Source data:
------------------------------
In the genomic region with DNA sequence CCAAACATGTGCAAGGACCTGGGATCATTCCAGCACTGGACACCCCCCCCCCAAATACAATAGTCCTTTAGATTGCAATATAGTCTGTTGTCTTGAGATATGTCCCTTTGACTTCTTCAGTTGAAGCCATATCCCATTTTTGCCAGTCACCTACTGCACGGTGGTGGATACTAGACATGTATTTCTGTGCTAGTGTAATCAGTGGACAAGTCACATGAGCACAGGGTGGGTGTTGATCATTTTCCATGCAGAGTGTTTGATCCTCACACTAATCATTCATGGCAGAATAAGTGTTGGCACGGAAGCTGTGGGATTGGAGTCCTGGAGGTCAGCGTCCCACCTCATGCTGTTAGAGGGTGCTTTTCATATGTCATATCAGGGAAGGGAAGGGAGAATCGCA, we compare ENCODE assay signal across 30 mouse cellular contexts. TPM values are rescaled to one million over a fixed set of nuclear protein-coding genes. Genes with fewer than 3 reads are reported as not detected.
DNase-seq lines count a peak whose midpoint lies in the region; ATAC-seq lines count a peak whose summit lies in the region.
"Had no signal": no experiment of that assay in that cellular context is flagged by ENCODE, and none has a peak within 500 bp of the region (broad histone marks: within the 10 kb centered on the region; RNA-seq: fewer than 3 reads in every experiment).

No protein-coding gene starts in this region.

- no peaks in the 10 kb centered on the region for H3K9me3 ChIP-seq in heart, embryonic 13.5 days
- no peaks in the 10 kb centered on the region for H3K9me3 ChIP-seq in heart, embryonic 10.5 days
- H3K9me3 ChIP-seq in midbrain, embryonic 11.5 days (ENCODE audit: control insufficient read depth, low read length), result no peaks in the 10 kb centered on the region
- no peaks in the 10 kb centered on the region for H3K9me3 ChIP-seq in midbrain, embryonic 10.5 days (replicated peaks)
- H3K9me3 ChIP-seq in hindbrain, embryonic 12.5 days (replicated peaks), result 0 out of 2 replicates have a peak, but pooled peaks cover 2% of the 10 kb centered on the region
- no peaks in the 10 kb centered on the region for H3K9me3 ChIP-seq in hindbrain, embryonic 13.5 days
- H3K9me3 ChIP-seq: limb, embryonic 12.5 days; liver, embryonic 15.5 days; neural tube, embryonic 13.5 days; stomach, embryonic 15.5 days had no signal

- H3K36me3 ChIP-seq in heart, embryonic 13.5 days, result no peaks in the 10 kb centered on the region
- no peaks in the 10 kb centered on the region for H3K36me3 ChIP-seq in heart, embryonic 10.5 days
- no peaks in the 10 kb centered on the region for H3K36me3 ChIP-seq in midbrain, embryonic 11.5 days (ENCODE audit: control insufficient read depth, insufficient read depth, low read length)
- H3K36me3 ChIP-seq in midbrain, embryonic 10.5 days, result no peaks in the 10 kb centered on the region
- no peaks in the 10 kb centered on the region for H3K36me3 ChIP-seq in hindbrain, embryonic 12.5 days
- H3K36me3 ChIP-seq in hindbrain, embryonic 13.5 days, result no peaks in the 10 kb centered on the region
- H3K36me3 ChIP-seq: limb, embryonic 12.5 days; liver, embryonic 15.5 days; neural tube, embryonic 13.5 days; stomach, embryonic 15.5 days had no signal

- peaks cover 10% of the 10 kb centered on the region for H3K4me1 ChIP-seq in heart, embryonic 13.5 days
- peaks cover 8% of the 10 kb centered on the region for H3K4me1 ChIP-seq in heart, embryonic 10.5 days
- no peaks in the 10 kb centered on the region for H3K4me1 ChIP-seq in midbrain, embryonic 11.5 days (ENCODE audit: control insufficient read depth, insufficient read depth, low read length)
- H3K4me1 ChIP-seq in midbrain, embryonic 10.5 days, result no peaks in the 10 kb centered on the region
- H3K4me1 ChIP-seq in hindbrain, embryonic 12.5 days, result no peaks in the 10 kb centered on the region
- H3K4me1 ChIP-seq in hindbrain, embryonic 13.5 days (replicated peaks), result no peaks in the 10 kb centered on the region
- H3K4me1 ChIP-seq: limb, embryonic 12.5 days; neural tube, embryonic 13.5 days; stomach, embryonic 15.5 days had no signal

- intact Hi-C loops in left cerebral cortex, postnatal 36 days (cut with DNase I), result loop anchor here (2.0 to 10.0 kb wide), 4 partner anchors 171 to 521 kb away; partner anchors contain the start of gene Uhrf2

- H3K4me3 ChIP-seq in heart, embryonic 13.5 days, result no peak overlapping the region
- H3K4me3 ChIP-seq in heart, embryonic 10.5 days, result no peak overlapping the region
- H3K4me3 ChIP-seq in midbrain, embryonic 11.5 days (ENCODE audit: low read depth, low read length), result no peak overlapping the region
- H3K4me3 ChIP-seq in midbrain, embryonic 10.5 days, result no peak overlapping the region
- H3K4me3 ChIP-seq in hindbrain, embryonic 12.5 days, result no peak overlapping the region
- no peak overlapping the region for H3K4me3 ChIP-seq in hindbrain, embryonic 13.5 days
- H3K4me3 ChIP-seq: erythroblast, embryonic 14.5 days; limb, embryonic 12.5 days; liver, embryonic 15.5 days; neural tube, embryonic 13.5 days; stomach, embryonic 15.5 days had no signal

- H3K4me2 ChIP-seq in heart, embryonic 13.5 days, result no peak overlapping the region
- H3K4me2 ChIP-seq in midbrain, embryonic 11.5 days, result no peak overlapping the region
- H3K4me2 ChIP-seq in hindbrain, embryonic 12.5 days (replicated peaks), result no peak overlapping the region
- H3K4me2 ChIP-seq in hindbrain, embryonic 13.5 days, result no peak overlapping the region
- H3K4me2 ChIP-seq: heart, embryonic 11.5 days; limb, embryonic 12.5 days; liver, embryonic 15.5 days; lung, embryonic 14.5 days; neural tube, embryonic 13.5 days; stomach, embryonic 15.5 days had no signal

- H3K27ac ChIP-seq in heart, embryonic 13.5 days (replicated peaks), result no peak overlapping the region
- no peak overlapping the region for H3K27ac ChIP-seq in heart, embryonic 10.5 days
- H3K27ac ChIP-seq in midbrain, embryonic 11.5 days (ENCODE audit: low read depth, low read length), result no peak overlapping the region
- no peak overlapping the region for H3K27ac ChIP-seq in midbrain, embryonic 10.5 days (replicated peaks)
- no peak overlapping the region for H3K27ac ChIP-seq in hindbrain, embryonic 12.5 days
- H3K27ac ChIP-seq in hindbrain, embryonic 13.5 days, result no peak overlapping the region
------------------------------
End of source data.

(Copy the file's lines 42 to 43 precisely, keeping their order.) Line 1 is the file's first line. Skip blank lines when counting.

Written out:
- no peak overlapping the region for H3K27ac ChIP-seq in midbrain, embryonic 10.5 days (replicated peaks)
- no peak overlapping the region for H3K27ac ChIP-seq in hindbrain, embryonic 12.5 days